“Prior to COVID, we could estimate about 100,000 visitors to the Northern Sunshine Coast annually,” Ellis said. “This has decreased since COVID as we have seen fewer visitors at the visitor centre. Launching the new community app, we serve between 5,800 and 7,500 visitors and locals who use the app.

“The people working in tourism at Powell River and Sunshine Coast Tourism are working hard to promote the region as an attractive outdoor destination for visitors, while at the same time being concerned with maintaining a balance with nature and sustainability.”

Signs have recently been put up at SCT lodges to encourage a pack-in mentality for visitors.

“We went with vinyl banners for public notices and posted at every hut on the Sunshine Coast Trail humorous but sharp messages about using huts and caring for the environment,” Ellis said. “People were horrified when I said we don’t want to be the next Tofino, Whistler or Squamish, but it can be challenging to manage the three principles of sustainability, which address the environmental, economic and socio-cultural aspects of tourism development.

“An appropriate balance must be struck between these three dimensions to ensure its long-term sustainability.”

Local fishing guide Pat Demeester believes this region could be a “world-class fishery” and that ecotourism could flourish here. However, he is concerned that there are too many stakeholders at the back of the country.

“Everybody in the world wants to go to Lake Nanton,” Demeester said.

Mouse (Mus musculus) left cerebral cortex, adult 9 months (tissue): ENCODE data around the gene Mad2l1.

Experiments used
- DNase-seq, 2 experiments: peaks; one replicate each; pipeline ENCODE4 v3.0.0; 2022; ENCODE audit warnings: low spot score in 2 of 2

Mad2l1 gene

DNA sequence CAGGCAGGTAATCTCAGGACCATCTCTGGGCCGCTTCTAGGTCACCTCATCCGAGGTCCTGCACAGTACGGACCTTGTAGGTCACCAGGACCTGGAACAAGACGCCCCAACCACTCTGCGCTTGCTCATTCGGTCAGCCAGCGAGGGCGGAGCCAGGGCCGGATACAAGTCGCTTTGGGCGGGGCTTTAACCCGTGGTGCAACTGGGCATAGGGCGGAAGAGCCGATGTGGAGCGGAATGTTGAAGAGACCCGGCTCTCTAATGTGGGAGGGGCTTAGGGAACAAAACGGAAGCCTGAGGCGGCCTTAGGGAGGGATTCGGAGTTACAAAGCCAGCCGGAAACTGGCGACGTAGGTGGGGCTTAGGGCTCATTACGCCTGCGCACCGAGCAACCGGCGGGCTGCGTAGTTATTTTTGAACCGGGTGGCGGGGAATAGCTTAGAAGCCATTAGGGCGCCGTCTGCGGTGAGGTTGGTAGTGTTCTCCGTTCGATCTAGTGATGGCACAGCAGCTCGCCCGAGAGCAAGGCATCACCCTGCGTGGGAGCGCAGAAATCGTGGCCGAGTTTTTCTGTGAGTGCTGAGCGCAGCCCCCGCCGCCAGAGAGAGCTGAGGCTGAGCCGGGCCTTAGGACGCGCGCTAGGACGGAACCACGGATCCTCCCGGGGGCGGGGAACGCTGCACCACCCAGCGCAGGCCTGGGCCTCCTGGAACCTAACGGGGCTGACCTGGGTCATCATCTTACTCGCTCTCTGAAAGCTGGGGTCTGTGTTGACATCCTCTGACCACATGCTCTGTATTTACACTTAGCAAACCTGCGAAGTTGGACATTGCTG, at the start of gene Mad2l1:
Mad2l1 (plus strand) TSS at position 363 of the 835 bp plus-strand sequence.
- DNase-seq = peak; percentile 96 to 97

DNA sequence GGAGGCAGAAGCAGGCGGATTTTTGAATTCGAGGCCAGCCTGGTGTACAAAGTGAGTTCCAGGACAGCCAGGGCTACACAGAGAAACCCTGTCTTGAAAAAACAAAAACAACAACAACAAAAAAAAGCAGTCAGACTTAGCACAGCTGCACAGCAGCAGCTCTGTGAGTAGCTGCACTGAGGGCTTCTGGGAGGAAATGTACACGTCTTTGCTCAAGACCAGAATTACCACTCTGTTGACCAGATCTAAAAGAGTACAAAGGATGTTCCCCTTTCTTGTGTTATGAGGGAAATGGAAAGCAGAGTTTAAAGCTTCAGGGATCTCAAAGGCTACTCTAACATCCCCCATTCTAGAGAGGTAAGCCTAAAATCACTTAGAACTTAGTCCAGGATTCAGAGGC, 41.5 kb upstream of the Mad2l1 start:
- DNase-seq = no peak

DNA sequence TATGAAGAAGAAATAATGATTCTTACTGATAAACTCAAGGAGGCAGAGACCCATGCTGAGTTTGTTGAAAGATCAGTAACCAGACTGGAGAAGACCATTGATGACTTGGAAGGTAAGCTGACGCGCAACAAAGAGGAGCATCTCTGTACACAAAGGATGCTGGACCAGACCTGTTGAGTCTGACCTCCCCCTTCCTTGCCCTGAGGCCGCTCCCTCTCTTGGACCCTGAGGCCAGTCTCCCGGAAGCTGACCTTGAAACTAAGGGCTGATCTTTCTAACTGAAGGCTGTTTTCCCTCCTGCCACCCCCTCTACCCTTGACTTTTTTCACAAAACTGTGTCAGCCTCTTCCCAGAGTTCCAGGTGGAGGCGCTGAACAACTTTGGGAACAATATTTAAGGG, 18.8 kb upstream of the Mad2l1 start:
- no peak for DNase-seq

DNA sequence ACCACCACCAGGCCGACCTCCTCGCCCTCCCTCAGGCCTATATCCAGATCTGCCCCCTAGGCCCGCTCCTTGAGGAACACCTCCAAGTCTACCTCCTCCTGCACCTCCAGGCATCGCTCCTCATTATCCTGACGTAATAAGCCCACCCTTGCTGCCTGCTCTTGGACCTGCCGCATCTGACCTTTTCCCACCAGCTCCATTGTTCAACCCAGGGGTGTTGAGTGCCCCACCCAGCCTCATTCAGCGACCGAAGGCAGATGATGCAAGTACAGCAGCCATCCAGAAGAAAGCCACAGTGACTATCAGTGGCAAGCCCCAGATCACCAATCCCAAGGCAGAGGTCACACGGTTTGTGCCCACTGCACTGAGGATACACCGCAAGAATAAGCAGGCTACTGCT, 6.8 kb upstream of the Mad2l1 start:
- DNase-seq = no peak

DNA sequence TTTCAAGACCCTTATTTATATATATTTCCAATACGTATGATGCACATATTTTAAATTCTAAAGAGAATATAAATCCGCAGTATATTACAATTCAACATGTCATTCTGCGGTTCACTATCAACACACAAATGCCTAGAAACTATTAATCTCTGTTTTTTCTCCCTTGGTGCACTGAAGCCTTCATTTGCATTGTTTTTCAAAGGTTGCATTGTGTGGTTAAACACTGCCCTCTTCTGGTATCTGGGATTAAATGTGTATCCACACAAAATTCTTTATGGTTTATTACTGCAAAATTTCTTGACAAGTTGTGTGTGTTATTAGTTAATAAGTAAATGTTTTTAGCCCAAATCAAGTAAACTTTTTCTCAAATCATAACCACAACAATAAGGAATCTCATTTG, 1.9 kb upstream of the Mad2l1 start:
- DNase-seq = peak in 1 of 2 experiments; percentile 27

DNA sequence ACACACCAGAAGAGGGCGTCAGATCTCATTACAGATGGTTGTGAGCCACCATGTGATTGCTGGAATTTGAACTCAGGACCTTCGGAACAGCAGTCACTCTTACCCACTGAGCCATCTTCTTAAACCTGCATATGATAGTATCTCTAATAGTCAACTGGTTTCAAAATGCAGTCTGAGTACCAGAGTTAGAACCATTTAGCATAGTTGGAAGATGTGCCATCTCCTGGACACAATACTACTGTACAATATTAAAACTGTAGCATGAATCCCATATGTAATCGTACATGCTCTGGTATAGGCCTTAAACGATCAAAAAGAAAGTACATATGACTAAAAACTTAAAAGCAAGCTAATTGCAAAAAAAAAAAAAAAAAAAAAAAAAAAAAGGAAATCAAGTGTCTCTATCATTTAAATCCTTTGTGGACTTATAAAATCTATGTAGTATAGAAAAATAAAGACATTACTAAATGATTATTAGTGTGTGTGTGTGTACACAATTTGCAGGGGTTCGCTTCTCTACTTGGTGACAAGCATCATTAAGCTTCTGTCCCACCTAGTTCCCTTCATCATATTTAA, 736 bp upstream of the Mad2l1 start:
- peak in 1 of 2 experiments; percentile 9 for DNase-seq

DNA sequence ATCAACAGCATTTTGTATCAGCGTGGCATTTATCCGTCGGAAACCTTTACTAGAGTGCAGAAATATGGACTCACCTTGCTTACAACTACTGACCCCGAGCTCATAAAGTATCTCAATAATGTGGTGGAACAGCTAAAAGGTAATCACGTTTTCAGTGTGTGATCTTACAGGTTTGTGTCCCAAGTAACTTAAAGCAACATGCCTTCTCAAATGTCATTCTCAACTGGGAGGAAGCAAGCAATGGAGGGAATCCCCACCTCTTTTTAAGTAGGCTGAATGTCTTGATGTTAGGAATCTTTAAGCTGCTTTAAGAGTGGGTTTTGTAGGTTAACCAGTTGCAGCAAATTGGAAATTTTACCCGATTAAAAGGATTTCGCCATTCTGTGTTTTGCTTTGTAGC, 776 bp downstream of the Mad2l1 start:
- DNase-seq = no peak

This campground was closed last year by Recreation Sites and Trails BC, which manages the area, due to concerns about dangerous forest.

Demister is also frustrated by the trash and debris left along the shores of the Lake Lois watershed, where he lives and works as a fishing guide.

Vancouver Coast and Mountains recently released a report from its sustainability council that focuses on some key areas, according to Ellis.

“Improving industry adoption of sustainable and responsible tourism practices; promoting respectful and sustainable visitor practices in communities, natural spaces and cultural sites,” she said.

In the past, Tourism Powell River has worked with a local business to rent e-bikes to visitors and the venture has been successful; however, this business is moving to Savary Island.

“We’re always open to working with local business partners who have great ideas,” Ellis said. “We encourage walking and cycling with our street and trail maps and are happy to spend time with visitors helping them navigate the public transport system.”

Annie Wise, CEO of Sunshine Coast Tourism, is busy thinking and researching this very question of sustainability and tourism.

“The region’s 10-year destination development strategy, funded by Destination BC and the Ministry of Tourism, Arts, Culture and Sport, was developed over 12 months, which included engagement and consultation sessions with local stakeholders, municipal and regional government, and local First Nations,” Wise said.

She added that the report aims to show the vision, goals and actions underway to ensure the Sunshine Coast/qathet region continues its growth as a vibrant, thriving tourism destination and for the benefit of residents.

Some of the topics under consideration are transport improvements up and down the coast, including continued efforts to improve the Sunshine Coast cycle route and a consistent shuttle between the lower and upper Sunshine Coast.